Among a series of store fronts, children in judogi are filtering down some side steps and through a brightly lit doorway, energetic and looking to get on the tatami as fast as possible. Walking in, already you hear the laughter of very young children, aged between three and six, playing games and learning how to move their body whilst the next group prepares for their session.
There are four coaches on the tatami already with 17 children, and leading the session of the Kukolj Judo Team is Tanasije Savić.
Kukolj is of course referencing Aleksandar Kukolj of the current Serbian team, and now, alongside a successful career he can also boast a club of around 200 members in three facilities, with six coaches in total; Aleksadar Ristić, Luka Novaković, Mihajlo Savić, Stanka Savić and Matija Ilić.
. This hasn’t been an overnight success, the club was established in 2019 and has grown with hard work, growing their membership mainly through social media, word of mouth and some contact with schools.
Interestingly, the two younger groups in the organisation are purely education based with no competition option. Speaking with the son of Tanasije and coach, Mihajlo, he explained,
In the younger groups, they are 3-6 years and then 6-8, we want to use judo for education, we have seen clearly how important it is for the youngest judoka to simply be happy. We want them to have a good experience, to learn an activity that will benefit them in all of their lives and to build friendships.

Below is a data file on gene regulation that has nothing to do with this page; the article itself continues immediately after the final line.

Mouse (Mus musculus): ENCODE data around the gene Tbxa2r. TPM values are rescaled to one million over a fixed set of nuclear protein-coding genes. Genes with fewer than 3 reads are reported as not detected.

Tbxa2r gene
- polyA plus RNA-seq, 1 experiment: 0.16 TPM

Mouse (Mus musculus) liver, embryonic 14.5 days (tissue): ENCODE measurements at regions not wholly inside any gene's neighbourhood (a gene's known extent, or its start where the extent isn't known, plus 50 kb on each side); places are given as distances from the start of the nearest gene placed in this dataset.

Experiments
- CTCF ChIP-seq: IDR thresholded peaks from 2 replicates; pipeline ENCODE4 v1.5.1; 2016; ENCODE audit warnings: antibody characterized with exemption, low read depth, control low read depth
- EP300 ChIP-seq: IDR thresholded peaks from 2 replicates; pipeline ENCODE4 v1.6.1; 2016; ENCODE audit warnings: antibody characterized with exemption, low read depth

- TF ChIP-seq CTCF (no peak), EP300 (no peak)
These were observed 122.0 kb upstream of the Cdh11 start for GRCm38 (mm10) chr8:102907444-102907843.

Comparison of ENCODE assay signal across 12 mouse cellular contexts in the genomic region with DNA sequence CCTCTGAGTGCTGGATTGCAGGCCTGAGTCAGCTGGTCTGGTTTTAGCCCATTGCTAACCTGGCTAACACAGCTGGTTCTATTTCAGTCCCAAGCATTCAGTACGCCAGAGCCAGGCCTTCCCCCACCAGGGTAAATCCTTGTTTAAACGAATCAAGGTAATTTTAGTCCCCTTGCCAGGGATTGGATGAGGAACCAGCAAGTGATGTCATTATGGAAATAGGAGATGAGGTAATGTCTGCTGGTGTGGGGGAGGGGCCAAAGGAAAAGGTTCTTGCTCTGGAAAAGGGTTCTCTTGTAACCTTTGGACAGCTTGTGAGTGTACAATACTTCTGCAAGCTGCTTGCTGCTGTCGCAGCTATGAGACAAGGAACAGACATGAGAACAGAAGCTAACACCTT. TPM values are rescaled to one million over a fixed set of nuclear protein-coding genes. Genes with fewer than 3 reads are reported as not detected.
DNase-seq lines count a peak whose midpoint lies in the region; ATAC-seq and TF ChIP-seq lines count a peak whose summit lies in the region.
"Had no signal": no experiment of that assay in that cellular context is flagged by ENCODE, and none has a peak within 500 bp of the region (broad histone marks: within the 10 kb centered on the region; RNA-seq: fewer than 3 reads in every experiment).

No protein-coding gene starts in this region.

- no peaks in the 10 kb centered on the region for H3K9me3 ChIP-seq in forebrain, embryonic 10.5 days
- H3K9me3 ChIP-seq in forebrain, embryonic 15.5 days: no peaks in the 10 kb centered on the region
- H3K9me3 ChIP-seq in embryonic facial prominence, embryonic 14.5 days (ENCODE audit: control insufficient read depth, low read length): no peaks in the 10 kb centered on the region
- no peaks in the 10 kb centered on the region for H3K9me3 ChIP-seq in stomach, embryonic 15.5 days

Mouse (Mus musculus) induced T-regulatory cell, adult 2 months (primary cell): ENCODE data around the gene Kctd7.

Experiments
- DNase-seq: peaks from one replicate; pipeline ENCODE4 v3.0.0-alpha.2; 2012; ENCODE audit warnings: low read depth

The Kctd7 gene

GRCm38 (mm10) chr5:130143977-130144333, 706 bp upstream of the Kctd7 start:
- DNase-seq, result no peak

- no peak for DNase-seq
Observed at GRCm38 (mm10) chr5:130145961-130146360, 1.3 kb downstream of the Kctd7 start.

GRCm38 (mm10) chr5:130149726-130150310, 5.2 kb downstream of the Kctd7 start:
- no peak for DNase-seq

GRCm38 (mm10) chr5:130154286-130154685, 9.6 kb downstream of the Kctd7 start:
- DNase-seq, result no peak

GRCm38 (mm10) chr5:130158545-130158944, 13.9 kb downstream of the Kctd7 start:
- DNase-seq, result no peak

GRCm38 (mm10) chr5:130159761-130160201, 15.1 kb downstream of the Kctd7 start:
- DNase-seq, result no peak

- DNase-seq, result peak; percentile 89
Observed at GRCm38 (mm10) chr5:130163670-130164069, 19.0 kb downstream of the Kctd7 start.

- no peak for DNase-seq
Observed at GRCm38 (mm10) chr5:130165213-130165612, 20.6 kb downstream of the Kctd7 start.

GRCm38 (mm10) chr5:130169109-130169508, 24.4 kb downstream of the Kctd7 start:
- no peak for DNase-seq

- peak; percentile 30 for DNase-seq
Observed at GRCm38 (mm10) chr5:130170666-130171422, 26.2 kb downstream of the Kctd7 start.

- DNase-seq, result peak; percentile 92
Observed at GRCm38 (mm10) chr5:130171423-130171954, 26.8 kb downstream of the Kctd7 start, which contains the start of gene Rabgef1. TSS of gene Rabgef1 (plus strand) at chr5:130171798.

Mihajlo has great experience as a former competitor, also a former member of the Red Star Judo Club and a team mate of Kukolj.
It is a family feel here, my father has been in judo for a long time, both my parents were involved with Red Star since 2003 and are professors of education, another way I am following in their example now that I am studying in university. I have been coaching since last year as I picked up an injury and it tied in with my study.
The family connection continues with former athlete, and president of the Serbian Judo, Ivan Todorov, the uncle of Mihajlo. Within the federation, this is a commonality, the goal to increase membership, to increase the popularity of the sport and to establish judo as a core element of society. This Saturday, we will see four Serbian teams go head to head, chasing the European Club Championship title, whether it be in the Champions League or Europa League, and one athlete just happens to be coach Matija Ilić in the Kukolj Judo Team. From this club alone, 300 tickets have been bought for the event, which goes to show just how big the fan base is here for the sport.
Author: Thea Cowen